Maybe I Can Be Great, One Day
Updated: Jun 12
Photo by Leigh Johnston
A few years back I had the good fortune of opening for my friend, Cate LeBon at her Cardiff Christmas show. When she and her awesome band finished the show I had just the compliment for her. “You guys made me feel like a teenager. But not in the way you might think.”
Perfume Genius’s drummer (forgive all the name-dropping) knew exactly what I was talking about once I explained:
There is a moment in every young musician’s life where they see a local band that is great. Not good or talented; great. The thought comes into the musician’s mind that, “Oh my gosh. If they can be great, then maybe one day I can be great, too”. And on goes a lifetime of trying to achieve greatness.
I remember the first couple of examples of this very well. The first was when my band, Gorp opened for another local band named, ‘Gleet’ and they were incredible. There were a band in the truest sense of the word. All working together with a drummer that to this day is the steadiest one I’ve ever encountered, a wild, charismatic bass player just as solid as their drummer with a tone that shook you and a guitar player that played guitar that often didn’t sound like guitar, just noise that somehow was in tune. The focal point was their singer named Scott ‘Kivela’ Kish. He was captivating, mesmerising and beautiful. He was confident yet shy, the centre of everyone’s attention yet he was humble, eloquent and simply-spoken. He really was a rock star waiting to be shared with the world and everyone who encountered him knew it.
Gleet were going to be a huge band. It was really obvious to anyone who had seen them. It didn’t matter where they played; they always had a huge crowd of dedicated followers (I was definitely one of them) waiting for them to go on stage and the world would make sense for 45 minutes to an hour. They are still the only band I’ve ever seen that would have people dancing or moshing, even when they played super-slow. This was the first band that I had seen that made me think, “These guys are just local fellas a little older than me and maybe the best band I’ve ever seen. If they can do it, maybe I can be great, someday!” It really was something to behold.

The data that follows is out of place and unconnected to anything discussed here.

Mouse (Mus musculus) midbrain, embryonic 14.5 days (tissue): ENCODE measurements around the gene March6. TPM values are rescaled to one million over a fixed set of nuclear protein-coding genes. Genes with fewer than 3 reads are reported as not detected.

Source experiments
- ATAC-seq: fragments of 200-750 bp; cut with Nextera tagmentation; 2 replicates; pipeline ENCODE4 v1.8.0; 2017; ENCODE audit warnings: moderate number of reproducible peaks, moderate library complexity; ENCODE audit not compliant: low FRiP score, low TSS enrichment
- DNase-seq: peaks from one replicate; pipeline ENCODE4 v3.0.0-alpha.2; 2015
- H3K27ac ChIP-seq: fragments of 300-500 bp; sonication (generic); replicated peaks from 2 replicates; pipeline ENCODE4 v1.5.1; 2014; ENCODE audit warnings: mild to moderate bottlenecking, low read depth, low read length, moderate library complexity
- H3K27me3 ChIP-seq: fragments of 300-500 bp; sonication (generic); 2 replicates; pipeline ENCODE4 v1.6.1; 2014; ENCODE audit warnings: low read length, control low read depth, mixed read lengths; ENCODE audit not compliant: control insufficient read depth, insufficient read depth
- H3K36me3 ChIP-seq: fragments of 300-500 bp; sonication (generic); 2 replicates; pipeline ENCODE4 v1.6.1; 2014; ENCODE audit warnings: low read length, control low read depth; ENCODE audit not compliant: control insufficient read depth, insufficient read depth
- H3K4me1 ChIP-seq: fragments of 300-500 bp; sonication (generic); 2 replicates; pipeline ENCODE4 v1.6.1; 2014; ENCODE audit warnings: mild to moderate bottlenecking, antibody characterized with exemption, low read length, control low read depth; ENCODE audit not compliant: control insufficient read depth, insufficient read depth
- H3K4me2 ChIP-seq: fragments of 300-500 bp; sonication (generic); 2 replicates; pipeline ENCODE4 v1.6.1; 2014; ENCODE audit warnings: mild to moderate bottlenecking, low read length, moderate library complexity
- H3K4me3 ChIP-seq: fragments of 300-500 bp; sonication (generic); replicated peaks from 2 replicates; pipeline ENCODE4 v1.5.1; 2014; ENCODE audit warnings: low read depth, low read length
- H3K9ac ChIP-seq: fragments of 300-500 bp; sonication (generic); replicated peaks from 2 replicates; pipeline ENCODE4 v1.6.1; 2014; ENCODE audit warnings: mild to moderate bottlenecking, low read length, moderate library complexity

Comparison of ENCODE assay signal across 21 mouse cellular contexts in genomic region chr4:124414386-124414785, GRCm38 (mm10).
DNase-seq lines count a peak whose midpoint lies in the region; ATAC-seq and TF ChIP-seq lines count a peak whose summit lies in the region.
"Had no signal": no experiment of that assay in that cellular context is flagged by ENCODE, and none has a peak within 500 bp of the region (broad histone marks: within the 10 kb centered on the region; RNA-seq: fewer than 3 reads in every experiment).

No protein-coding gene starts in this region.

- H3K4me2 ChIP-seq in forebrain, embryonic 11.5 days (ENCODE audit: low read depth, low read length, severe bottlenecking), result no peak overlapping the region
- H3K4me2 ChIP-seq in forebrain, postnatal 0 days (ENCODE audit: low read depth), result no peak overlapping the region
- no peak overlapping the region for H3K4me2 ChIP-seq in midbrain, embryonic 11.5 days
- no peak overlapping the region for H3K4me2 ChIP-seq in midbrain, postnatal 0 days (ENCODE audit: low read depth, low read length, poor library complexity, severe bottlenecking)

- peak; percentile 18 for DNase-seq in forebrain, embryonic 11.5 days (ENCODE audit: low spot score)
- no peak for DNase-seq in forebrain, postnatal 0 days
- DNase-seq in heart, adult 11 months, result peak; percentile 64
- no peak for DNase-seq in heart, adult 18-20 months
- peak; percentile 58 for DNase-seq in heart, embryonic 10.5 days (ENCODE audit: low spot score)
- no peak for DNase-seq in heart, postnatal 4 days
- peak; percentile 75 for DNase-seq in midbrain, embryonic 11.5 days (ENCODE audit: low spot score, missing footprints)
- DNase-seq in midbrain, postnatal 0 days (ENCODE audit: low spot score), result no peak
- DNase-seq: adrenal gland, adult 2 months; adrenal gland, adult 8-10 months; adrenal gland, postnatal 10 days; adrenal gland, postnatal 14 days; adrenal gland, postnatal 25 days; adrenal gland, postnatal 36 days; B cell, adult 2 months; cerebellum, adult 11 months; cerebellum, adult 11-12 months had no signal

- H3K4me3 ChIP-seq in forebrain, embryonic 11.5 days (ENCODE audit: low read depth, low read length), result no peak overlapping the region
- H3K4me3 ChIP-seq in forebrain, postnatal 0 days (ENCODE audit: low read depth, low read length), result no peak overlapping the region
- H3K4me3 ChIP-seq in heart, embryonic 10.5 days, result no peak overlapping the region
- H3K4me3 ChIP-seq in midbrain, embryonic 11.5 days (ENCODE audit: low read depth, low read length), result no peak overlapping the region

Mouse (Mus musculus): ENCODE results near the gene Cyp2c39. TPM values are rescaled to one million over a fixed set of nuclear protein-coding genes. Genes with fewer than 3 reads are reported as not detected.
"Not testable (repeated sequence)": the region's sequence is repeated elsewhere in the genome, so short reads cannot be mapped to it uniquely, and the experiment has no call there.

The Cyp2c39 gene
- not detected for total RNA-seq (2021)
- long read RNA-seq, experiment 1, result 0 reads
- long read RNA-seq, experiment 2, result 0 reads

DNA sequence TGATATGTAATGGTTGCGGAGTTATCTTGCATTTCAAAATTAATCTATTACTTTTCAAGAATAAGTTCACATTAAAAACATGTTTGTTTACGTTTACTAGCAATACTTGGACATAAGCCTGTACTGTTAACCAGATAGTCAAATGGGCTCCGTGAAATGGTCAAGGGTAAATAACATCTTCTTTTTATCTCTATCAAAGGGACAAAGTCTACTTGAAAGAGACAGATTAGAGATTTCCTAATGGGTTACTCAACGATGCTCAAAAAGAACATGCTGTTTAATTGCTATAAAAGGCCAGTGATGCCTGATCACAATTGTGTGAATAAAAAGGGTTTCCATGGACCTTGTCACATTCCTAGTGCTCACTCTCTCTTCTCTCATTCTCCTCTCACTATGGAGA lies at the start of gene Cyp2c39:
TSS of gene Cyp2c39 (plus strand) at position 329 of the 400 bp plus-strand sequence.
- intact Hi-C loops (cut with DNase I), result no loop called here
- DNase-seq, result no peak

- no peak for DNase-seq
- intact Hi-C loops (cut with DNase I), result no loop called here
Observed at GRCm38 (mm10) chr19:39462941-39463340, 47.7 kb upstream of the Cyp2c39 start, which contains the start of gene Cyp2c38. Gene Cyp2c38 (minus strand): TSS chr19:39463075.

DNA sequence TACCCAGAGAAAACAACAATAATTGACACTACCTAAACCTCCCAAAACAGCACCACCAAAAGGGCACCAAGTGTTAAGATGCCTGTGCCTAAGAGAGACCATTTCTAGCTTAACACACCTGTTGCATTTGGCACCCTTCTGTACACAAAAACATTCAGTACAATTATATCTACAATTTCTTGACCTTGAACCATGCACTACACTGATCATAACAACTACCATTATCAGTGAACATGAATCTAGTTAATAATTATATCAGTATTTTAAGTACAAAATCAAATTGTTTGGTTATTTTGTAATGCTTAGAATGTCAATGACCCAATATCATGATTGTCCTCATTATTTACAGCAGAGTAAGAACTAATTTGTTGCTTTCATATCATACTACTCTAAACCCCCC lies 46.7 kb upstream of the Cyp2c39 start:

Two weeks later I went to my first Sonic Unyon (local indie label) show to see Gleet. On the bill with them were a band called, “Shallow”.
At this point in my life I didn’t really like heavy music. Especially anything sounding remotely ’metal’. To me, metal was just noisy, fast for the sake of being fast and too loud. Not to mention the screaming. I was really into The Beatles and The Everly Brothers. My opinion changed the first time a saw Shallow.
Their riffs had a groove. You could bop your head to them like a good pop tune but it was sludgy before that was a genre of music. They weren’t super-fast like a lot of heavy bands. They kept a pace and even sometimes seemed like they were going just slow enough that I was on the edge of my seat waiting to take off but never losing the momentum of the lead up. It was intense, surprisingly melodic and beyond heavy.